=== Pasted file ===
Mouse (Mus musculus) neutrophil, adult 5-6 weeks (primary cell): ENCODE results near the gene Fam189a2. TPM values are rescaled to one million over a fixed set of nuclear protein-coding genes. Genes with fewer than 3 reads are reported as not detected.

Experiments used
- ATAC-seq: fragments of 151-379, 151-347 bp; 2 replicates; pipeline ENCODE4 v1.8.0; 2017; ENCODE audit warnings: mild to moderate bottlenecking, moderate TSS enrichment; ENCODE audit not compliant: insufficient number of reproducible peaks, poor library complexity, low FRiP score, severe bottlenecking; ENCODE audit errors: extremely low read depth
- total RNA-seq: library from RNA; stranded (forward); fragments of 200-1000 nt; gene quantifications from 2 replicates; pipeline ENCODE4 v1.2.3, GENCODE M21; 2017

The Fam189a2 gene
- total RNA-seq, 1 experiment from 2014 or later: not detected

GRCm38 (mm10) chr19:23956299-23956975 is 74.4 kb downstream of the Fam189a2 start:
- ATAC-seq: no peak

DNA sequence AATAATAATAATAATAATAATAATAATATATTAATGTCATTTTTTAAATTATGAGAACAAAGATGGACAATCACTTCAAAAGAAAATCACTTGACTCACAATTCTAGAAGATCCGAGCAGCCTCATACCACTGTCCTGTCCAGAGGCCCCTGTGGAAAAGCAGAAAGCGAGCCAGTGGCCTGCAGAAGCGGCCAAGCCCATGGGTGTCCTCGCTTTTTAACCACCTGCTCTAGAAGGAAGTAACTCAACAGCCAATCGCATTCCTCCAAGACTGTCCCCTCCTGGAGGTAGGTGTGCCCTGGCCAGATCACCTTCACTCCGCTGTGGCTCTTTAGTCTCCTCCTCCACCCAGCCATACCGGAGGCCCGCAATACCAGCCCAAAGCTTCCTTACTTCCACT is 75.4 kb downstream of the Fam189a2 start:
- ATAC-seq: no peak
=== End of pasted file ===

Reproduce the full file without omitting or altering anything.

Mouse (Mus musculus) neutrophil, adult 5-6 weeks (primary cell): ENCODE results near the gene Fam189a2. TPM values are rescaled to one million over a fixed set of nuclear protein-coding genes. Genes with fewer than 3 reads are reported as not detected.

Experiments used
- ATAC-seq: fragments of 151-379, 151-347 bp; 2 replicates; pipeline ENCODE4 v1.8.0; 2017; ENCODE audit warnings: mild to moderate bottlenecking, moderate TSS enrichment; ENCODE audit not compliant: insufficient number of reproducible peaks, poor library complexity, low FRiP score, severe bottlenecking; ENCODE audit errors: extremely low read depth
- total RNA-seq: library from RNA; stranded (forward); fragments of 200-1000 nt; gene quantifications from 2 replicates; pipeline ENCODE4 v1.2.3, GENCODE M21; 2017

The Fam189a2 gene
- total RNA-seq, 1 experiment from 2014 or later: not detected

GRCm38 (mm10) chr19:23956299-23956975 is 74.4 kb downstream of the Fam189a2 start:
- ATAC-seq: no peak

DNA sequence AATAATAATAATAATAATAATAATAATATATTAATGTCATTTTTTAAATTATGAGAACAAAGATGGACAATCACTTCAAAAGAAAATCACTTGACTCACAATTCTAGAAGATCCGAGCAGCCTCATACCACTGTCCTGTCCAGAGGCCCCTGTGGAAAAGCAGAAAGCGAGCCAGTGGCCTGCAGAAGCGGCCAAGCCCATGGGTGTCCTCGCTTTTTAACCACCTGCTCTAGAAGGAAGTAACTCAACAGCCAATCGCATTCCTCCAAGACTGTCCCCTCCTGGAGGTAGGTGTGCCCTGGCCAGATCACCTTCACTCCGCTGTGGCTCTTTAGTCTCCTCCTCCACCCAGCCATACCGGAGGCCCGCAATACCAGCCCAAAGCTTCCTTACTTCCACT is 75.4 kb downstream of the Fam189a2 start:
- ATAC-seq: no peak